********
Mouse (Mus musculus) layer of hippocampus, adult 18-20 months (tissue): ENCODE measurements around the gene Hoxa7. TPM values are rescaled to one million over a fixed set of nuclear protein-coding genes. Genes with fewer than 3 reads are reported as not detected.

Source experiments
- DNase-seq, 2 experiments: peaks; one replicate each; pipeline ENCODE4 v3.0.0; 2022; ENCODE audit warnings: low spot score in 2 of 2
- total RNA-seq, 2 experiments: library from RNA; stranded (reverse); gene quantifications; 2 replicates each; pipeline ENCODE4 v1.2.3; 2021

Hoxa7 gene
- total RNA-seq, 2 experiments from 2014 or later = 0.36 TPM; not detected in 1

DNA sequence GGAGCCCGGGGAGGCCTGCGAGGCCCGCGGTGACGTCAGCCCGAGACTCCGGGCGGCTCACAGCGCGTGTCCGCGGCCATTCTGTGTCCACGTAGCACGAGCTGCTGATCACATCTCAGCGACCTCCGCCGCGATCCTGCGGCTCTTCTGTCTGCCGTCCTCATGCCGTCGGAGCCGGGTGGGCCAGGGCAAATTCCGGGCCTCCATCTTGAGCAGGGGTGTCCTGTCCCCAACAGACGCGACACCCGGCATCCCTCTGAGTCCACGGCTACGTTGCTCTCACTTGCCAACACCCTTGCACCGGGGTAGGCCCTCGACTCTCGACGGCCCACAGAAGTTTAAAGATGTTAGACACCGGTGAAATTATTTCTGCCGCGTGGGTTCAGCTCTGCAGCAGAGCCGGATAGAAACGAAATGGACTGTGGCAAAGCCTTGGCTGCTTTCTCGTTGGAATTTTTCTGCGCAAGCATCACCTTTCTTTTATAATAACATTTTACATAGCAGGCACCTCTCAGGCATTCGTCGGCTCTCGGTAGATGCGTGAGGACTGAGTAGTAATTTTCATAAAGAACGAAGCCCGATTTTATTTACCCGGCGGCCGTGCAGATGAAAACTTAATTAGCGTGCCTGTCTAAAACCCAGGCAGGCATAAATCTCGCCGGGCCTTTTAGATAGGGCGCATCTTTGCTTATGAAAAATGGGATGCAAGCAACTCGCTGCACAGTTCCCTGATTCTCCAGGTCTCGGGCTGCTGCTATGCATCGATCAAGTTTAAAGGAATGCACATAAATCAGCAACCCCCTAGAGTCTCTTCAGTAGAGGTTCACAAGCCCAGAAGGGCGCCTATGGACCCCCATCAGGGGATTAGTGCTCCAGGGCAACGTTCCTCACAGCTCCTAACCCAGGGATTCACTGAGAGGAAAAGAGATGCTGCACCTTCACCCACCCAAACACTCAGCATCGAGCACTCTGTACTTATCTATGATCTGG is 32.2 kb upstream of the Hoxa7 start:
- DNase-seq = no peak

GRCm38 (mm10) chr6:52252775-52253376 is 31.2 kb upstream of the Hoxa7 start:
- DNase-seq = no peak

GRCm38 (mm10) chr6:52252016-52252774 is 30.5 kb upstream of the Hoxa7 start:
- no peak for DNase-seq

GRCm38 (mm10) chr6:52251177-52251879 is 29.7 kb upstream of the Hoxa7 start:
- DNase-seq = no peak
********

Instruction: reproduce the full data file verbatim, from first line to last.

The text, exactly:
Mouse (Mus musculus) layer of hippocampus, adult 18-20 months (tissue): ENCODE measurements around the gene Hoxa7. TPM values are rescaled to one million over a fixed set of nuclear protein-coding genes. Genes with fewer than 3 reads are reported as not detected.

Source experiments
- DNase-seq, 2 experiments: peaks; one replicate each; pipeline ENCODE4 v3.0.0; 2022; ENCODE audit warnings: low spot score in 2 of 2
- total RNA-seq, 2 experiments: library from RNA; stranded (reverse); gene quantifications; 2 replicates each; pipeline ENCODE4 v1.2.3; 2021

Hoxa7 gene
- total RNA-seq, 2 experiments from 2014 or later = 0.36 TPM; not detected in 1

DNA sequence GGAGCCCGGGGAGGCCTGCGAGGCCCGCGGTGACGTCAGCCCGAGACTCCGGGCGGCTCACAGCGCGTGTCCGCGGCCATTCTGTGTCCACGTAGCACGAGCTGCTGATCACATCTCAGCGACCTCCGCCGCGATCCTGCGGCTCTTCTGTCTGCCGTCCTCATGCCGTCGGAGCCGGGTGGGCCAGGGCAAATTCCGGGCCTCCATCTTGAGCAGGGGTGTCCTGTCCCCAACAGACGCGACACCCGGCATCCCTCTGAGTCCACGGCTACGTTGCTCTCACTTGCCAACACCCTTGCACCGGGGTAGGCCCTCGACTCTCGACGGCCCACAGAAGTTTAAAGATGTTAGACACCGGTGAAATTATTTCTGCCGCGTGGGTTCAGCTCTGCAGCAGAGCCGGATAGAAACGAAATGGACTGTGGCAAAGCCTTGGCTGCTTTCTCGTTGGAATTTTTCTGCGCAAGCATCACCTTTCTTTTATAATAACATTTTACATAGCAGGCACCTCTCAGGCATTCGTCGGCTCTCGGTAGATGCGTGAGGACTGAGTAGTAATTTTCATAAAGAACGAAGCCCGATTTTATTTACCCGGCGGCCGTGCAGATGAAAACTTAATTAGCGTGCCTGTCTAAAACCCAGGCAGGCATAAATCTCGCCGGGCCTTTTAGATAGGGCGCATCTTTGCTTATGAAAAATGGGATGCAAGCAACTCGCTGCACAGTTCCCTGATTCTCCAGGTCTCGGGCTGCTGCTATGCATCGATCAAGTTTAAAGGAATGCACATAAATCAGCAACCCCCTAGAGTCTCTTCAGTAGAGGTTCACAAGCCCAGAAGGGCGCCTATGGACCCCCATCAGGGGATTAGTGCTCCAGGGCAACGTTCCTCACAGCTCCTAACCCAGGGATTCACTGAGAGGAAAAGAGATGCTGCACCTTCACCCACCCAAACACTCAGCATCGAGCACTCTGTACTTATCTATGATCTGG is 32.2 kb upstream of the Hoxa7 start:
- DNase-seq = no peak

GRCm38 (mm10) chr6:52252775-52253376 is 31.2 kb upstream of the Hoxa7 start:
- DNase-seq = no peak

GRCm38 (mm10) chr6:52252016-52252774 is 30.5 kb upstream of the Hoxa7 start:
- no peak for DNase-seq

GRCm38 (mm10) chr6:52251177-52251879 is 29.7 kb upstream of the Hoxa7 start:
- DNase-seq = no peak